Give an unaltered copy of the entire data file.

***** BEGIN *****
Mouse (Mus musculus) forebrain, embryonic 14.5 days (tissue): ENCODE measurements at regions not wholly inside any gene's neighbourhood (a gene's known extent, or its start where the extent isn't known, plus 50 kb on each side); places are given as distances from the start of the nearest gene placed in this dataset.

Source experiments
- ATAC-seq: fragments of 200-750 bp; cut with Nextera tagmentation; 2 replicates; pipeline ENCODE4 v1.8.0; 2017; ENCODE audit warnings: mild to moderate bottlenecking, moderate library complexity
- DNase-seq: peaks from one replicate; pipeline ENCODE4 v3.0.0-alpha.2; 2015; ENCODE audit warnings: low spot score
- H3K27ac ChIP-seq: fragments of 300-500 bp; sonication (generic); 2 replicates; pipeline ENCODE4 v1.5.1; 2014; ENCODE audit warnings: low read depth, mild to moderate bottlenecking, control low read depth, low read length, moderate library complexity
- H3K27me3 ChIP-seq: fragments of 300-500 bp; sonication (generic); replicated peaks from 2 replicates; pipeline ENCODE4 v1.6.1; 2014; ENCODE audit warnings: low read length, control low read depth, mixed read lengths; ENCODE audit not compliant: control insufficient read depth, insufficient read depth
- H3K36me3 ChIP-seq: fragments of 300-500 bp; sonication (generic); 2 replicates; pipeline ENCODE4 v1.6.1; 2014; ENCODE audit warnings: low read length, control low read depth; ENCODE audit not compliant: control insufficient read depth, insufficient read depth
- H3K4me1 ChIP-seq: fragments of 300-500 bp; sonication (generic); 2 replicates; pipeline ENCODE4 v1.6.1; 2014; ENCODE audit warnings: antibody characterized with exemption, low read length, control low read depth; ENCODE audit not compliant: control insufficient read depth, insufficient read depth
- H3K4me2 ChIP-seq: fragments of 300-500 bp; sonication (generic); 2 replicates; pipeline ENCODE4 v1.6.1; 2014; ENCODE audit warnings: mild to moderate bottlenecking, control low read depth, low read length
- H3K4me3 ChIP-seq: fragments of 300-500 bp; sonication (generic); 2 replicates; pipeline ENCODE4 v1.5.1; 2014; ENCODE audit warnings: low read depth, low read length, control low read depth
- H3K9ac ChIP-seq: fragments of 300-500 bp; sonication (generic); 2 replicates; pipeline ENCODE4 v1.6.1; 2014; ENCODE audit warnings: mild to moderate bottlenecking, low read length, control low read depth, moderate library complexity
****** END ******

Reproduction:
Mouse (Mus musculus) forebrain, embryonic 14.5 days (tissue): ENCODE measurements at regions not wholly inside any gene's neighbourhood (a gene's known extent, or its start where the extent isn't known, plus 50 kb on each side); places are given as distances from the start of the nearest gene placed in this dataset.

Source experiments
- ATAC-seq: fragments of 200-750 bp; cut with Nextera tagmentation; 2 replicates; pipeline ENCODE4 v1.8.0; 2017; ENCODE audit warnings: mild to moderate bottlenecking, moderate library complexity
- DNase-seq: peaks from one replicate; pipeline ENCODE4 v3.0.0-alpha.2; 2015; ENCODE audit warnings: low spot score
- H3K27ac ChIP-seq: fragments of 300-500 bp; sonication (generic); 2 replicates; pipeline ENCODE4 v1.5.1; 2014; ENCODE audit warnings: low read depth, mild to moderate bottlenecking, control low read depth, low read length, moderate library complexity
- H3K27me3 ChIP-seq: fragments of 300-500 bp; sonication (generic); replicated peaks from 2 replicates; pipeline ENCODE4 v1.6.1; 2014; ENCODE audit warnings: low read length, control low read depth, mixed read lengths; ENCODE audit not compliant: control insufficient read depth, insufficient read depth
- H3K36me3 ChIP-seq: fragments of 300-500 bp; sonication (generic); 2 replicates; pipeline ENCODE4 v1.6.1; 2014; ENCODE audit warnings: low read length, control low read depth; ENCODE audit not compliant: control insufficient read depth, insufficient read depth
- H3K4me1 ChIP-seq: fragments of 300-500 bp; sonication (generic); 2 replicates; pipeline ENCODE4 v1.6.1; 2014; ENCODE audit warnings: antibody characterized with exemption, low read length, control low read depth; ENCODE audit not compliant: control insufficient read depth, insufficient read depth
- H3K4me2 ChIP-seq: fragments of 300-500 bp; sonication (generic); 2 replicates; pipeline ENCODE4 v1.6.1; 2014; ENCODE audit warnings: mild to moderate bottlenecking, control low read depth, low read length
- H3K4me3 ChIP-seq: fragments of 300-500 bp; sonication (generic); 2 replicates; pipeline ENCODE4 v1.5.1; 2014; ENCODE audit warnings: low read depth, low read length, control low read depth
- H3K9ac ChIP-seq: fragments of 300-500 bp; sonication (generic); 2 replicates; pipeline ENCODE4 v1.6.1; 2014; ENCODE audit warnings: mild to moderate bottlenecking, low read length, control low read depth, moderate library complexity